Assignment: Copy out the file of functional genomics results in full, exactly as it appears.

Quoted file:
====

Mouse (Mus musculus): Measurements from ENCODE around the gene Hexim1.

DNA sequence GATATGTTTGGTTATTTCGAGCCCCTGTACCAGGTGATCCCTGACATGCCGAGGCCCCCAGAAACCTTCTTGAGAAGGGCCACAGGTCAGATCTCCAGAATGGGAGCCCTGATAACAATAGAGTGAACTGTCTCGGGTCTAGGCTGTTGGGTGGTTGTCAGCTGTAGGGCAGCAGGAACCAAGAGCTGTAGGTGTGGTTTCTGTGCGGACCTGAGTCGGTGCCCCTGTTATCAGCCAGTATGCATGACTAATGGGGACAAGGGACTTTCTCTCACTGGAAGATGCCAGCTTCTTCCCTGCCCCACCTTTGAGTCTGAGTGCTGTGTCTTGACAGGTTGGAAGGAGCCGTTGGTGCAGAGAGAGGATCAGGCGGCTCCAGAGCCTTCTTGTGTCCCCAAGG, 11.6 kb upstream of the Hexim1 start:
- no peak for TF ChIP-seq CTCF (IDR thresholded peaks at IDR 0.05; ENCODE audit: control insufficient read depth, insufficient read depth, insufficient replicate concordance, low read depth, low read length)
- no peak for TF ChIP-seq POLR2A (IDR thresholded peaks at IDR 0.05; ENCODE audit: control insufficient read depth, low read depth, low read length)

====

Mouse (Mus musculus): Measurements from ENCODE around the gene Hexim1.

DNA sequence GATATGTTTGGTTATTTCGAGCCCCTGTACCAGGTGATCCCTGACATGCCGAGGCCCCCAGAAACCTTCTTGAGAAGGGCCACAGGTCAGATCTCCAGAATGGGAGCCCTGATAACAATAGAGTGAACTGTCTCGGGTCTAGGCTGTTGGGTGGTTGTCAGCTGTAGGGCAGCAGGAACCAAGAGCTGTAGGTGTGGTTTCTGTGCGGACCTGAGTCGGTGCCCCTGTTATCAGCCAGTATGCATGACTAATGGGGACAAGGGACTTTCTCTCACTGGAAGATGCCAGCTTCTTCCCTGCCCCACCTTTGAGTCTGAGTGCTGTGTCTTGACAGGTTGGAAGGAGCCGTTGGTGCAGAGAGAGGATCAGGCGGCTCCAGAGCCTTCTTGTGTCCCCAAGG, 11.6 kb upstream of the Hexim1 start:
- no peak for TF ChIP-seq CTCF (IDR thresholded peaks at IDR 0.05; ENCODE audit: control insufficient read depth, insufficient read depth, insufficient replicate concordance, low read depth, low read length)
- no peak for TF ChIP-seq POLR2A (IDR thresholded peaks at IDR 0.05; ENCODE audit: control insufficient read depth, low read depth, low read length)